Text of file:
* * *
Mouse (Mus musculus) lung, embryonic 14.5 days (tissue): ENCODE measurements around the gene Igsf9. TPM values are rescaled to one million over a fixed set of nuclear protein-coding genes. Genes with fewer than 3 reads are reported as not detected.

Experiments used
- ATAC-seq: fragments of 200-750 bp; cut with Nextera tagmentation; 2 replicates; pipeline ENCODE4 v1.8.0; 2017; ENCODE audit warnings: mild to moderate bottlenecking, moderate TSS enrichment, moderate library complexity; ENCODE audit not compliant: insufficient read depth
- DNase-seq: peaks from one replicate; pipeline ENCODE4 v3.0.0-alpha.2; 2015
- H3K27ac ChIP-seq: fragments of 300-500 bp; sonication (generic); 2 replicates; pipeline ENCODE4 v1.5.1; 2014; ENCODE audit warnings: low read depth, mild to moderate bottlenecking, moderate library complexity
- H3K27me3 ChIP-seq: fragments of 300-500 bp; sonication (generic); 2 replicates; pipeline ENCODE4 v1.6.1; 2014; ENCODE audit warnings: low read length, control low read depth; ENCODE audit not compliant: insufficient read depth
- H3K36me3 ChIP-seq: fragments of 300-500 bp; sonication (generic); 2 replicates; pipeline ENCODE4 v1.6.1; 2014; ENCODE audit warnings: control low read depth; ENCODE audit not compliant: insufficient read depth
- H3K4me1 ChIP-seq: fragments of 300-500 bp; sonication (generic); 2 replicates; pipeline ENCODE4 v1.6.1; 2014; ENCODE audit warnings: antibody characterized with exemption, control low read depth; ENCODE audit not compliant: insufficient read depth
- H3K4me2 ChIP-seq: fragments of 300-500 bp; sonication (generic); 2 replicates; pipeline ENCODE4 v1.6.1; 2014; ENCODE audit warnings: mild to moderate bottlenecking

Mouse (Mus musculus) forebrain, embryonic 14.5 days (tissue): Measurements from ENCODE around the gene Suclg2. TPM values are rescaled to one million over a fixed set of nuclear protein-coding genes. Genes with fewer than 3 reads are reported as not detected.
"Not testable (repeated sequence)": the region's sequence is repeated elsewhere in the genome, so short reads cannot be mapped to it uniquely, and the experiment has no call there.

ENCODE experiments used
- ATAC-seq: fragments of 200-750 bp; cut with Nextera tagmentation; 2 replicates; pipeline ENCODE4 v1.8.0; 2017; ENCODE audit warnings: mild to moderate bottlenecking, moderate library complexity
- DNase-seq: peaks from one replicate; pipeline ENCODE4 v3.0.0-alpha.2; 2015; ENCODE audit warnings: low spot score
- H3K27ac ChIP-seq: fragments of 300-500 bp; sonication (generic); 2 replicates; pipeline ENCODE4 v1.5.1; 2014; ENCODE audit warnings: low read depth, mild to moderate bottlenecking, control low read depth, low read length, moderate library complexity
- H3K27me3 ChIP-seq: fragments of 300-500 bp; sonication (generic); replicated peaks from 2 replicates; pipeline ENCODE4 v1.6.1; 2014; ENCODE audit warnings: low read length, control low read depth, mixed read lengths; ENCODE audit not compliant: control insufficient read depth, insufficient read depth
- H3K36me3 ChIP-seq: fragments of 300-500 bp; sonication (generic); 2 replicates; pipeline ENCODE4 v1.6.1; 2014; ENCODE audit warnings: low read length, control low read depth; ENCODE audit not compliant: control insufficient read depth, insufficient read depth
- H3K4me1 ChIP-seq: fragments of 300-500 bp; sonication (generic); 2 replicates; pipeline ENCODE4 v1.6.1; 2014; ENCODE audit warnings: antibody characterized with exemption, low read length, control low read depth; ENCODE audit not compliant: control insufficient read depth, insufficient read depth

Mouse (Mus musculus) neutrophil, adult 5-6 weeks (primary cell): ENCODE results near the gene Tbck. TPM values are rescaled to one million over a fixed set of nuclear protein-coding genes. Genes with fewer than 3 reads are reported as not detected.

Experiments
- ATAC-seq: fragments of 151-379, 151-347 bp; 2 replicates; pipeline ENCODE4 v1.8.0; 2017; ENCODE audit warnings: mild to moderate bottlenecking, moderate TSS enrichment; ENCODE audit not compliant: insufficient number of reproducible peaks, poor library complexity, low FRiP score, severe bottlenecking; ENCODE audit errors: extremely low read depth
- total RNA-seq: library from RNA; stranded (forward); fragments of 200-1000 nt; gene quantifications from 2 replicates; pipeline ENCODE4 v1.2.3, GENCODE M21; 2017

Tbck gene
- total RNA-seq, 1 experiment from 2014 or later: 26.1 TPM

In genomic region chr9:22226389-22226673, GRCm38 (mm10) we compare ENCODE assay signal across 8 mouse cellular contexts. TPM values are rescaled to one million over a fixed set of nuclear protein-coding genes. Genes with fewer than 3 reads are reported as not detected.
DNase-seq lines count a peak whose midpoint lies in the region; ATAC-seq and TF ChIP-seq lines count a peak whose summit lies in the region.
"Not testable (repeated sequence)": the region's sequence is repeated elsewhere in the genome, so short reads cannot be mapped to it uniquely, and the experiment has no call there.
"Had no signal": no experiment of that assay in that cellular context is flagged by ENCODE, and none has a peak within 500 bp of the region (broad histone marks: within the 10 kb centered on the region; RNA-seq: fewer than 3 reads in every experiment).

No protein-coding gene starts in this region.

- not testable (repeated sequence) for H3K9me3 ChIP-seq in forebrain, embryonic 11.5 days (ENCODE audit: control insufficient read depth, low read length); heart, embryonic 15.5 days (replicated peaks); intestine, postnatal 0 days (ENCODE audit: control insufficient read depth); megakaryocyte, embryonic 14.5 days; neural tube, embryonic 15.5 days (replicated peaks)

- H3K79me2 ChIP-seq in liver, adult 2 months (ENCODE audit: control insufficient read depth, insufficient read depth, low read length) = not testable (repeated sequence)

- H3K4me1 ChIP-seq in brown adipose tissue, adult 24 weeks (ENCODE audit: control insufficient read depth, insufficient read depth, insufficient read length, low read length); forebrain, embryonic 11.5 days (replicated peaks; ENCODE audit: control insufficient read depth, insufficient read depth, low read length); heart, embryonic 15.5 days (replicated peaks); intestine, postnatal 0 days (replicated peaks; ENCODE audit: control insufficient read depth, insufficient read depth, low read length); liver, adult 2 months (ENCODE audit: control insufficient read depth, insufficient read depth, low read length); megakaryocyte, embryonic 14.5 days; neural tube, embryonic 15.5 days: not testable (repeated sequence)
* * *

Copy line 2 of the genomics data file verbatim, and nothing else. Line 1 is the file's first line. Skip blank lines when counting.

Experiments used